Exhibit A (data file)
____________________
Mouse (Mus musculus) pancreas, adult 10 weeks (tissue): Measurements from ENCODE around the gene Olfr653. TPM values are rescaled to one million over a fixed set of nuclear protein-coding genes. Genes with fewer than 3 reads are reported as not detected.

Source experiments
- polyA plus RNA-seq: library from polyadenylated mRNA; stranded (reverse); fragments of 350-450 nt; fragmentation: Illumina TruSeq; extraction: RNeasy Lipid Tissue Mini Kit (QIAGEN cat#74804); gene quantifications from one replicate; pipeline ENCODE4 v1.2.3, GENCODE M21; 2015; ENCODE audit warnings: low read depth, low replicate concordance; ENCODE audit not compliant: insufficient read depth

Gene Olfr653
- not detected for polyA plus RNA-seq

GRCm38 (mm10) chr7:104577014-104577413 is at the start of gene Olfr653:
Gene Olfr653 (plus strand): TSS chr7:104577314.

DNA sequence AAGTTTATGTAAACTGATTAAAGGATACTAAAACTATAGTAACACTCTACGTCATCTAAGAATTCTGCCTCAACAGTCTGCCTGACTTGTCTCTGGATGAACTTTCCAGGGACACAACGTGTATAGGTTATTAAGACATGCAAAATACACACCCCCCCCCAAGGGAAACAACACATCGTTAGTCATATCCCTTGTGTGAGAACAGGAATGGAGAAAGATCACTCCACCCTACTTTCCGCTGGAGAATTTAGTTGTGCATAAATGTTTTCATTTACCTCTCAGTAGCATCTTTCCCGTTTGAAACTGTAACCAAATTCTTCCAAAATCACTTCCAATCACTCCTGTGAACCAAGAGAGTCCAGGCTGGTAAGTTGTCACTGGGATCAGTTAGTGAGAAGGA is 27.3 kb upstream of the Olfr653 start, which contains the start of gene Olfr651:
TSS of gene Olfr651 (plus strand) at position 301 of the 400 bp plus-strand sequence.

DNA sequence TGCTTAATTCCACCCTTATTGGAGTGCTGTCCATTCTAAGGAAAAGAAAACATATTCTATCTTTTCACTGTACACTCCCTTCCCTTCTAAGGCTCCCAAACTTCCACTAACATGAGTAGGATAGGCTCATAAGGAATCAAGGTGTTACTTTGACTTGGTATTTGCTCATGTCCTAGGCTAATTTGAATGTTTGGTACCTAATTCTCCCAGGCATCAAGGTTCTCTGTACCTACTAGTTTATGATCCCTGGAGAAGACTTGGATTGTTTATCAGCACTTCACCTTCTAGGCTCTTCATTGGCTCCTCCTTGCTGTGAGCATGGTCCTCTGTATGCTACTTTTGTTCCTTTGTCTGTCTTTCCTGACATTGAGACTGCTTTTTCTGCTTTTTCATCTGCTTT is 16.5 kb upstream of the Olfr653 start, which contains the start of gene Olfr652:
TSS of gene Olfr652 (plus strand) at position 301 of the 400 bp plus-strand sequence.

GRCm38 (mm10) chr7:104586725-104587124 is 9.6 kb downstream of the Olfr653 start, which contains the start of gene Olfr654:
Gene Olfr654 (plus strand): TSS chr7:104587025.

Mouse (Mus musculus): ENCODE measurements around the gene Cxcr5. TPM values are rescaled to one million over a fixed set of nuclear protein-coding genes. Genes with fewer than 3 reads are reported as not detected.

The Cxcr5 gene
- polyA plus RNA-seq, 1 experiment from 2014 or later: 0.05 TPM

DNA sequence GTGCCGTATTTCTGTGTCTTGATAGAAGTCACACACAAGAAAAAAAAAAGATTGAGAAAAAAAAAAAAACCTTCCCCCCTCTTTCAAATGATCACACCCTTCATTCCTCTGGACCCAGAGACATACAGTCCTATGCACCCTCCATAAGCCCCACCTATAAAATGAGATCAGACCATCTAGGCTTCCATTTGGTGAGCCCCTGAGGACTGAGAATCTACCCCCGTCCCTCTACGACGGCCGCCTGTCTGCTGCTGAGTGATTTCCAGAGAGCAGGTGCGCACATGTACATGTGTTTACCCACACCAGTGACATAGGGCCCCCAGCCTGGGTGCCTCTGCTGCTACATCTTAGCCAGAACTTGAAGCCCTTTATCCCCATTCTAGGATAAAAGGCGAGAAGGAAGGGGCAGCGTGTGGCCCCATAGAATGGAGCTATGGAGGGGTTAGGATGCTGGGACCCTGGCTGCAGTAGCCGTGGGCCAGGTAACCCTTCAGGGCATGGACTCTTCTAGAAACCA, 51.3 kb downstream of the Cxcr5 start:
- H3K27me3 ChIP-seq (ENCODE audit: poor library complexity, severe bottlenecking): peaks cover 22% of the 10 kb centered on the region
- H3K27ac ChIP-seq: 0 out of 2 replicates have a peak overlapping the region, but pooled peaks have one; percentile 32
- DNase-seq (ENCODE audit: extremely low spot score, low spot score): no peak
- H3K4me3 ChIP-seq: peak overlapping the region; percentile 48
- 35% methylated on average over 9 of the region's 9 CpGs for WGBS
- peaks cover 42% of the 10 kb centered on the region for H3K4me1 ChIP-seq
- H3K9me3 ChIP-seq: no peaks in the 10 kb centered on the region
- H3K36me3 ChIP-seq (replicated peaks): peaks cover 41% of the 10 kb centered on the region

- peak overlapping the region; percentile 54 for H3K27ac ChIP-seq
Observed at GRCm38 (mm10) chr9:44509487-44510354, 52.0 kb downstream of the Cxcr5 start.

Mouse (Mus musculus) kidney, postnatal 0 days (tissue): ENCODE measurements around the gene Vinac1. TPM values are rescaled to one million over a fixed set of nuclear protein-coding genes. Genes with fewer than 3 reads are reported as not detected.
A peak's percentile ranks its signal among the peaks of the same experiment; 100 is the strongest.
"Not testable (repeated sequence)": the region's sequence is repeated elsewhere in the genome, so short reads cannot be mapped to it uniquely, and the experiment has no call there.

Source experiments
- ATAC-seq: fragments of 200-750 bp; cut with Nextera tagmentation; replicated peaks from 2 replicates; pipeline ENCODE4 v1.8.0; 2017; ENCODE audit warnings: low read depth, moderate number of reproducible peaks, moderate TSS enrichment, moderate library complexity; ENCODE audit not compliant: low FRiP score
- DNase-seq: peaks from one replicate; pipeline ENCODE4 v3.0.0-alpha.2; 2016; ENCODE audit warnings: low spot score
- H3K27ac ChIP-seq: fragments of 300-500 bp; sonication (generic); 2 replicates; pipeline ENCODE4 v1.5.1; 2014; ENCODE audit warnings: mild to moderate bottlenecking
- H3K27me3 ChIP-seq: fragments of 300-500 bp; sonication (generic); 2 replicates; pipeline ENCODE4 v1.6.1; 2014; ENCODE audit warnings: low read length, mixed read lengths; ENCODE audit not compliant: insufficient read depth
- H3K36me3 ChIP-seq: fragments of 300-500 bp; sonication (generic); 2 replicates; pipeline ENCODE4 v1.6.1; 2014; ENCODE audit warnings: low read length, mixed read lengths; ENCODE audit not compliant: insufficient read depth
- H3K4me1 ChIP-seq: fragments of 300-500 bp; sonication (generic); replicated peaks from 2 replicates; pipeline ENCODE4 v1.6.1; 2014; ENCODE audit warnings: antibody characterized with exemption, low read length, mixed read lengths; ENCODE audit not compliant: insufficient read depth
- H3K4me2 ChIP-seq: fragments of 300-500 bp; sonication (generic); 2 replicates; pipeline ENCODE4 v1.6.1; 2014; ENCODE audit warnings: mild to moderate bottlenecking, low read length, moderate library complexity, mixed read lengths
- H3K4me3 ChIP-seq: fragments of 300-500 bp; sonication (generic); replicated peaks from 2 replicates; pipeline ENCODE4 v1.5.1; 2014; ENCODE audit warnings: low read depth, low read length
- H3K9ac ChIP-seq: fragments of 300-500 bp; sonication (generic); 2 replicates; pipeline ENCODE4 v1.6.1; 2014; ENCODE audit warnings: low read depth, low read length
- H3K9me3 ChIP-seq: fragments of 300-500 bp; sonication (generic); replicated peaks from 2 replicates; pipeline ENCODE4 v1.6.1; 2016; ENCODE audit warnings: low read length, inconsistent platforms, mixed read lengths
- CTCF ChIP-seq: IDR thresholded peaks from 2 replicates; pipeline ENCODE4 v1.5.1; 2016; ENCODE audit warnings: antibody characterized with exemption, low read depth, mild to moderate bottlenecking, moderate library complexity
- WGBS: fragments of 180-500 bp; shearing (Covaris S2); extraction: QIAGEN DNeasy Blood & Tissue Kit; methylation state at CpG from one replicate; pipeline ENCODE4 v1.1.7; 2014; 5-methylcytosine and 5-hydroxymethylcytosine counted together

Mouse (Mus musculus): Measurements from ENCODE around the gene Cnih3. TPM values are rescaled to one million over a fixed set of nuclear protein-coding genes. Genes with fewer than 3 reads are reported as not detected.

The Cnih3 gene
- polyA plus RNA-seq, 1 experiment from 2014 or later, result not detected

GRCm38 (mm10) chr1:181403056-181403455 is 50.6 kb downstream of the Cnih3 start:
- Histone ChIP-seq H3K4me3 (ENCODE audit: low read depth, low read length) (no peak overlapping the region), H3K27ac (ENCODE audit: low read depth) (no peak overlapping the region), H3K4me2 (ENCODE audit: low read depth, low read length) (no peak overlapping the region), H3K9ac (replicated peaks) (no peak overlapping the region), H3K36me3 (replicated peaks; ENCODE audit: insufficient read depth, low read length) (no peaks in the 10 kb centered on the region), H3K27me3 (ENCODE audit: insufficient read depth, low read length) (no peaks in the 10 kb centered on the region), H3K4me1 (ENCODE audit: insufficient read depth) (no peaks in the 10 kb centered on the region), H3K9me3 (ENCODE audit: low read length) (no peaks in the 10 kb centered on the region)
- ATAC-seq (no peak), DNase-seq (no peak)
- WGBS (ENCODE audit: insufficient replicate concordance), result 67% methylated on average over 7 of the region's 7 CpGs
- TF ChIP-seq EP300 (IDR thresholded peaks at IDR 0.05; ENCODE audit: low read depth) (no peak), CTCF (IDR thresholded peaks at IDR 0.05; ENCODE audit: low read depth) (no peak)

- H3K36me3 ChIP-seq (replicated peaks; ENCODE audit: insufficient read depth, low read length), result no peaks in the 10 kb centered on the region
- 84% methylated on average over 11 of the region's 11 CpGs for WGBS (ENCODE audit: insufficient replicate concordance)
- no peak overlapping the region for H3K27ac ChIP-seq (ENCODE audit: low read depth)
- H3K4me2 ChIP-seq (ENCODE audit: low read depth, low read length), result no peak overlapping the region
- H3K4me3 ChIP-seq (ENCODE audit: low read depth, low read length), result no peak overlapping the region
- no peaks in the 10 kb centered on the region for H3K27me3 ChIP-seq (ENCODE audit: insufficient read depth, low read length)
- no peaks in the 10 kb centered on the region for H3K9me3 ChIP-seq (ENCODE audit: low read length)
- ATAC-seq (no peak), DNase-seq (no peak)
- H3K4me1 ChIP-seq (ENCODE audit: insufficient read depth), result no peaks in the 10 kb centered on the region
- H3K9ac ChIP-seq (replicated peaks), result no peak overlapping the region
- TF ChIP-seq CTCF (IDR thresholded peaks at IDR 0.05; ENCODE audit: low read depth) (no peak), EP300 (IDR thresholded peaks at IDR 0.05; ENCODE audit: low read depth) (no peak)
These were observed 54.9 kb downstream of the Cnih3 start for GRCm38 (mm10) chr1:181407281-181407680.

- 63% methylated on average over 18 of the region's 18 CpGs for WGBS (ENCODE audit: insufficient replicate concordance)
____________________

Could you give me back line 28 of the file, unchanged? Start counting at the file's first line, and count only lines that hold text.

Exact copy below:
Mouse (Mus musculus) kidney, postnatal 0 days (tissue): ENCODE measurements around the gene Vinac1. TPM values are rescaled to one million over a fixed set of nuclear protein-coding genes. Genes with fewer than 3 reads are reported as not detected.